You may have heard of The National Labor Relations Act (NLRA) with respect to union employees and activities. What you may not realize is that the NLRA protects the rights of most employees, even those not represented by a union, to engage in protected “concerted activity.”
The NLRA protects employees who “take action for their mutual aid or protection regarding terms and conditions of employment,” which includes discussions about conditions of employment, such as safety and pay.
The National Labor Relations Board (NLRB) has found that policies prohibiting discussions of pay violate federal law. Some states, such as Minnesota, go even further and allow employees to disclose their own wages to any person.
Employers cannot prohibit employees, verbally or in written policy, from disclosing and discussing wages, salaries, or other conditions of employment among themselves. Moreover, discussing wages or salaries is protected regardless of whether employees speak face-to-face, via email, or through social media.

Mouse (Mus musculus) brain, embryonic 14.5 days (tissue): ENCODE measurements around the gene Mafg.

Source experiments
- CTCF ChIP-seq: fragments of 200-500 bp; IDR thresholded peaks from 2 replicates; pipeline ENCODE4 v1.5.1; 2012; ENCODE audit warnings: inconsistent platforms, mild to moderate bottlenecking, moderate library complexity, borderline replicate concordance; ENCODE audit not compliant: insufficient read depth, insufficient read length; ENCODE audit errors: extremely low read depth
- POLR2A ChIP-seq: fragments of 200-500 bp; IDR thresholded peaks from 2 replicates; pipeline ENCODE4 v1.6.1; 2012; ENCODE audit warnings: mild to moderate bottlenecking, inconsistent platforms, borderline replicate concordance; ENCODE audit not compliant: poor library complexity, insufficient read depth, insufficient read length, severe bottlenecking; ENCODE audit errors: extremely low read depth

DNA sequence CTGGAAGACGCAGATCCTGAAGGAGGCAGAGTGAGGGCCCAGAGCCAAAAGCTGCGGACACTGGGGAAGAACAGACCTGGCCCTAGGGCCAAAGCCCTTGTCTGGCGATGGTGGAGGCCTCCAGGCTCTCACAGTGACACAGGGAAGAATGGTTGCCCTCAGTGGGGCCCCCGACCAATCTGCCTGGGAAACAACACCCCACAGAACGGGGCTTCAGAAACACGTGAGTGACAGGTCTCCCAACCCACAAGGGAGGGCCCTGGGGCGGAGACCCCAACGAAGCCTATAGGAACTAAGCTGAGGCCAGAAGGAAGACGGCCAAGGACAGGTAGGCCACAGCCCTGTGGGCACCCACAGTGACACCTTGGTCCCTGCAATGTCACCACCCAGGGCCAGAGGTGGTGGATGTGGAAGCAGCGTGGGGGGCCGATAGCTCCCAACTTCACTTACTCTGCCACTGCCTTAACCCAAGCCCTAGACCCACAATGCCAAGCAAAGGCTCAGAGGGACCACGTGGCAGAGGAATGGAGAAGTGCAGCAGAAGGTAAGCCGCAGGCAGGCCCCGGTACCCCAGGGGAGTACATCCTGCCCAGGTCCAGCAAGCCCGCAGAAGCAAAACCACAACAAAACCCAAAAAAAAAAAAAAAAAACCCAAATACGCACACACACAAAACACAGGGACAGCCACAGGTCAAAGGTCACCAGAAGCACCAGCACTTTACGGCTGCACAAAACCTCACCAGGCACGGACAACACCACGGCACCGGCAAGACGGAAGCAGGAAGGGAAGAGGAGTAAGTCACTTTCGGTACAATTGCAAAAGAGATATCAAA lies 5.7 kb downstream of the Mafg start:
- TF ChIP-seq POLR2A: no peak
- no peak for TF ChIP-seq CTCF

To fend off concerns of jealousy or inequity regarding pay, employers may consider:
Auditing wages and salaries to ensure pay is competitive in the marketplace.
Implementing a compensation strategy, such as the point factor method, to develop equitable pay rates.
Maintaining an open-door policy in which employees are encouraged to bring questions or concerns about pay or other working conditions to management or HR.
Educating employees about pay rates and ranges, job potential and opportunities, and how additional skills, training, or education can facilitate professional growth, in- or outside the organization.
This blog article is intended for general informational purposes only and should not be construed as legal advice or opinion. Contact myHRcounsel with questions concerning specific facts and circumstances.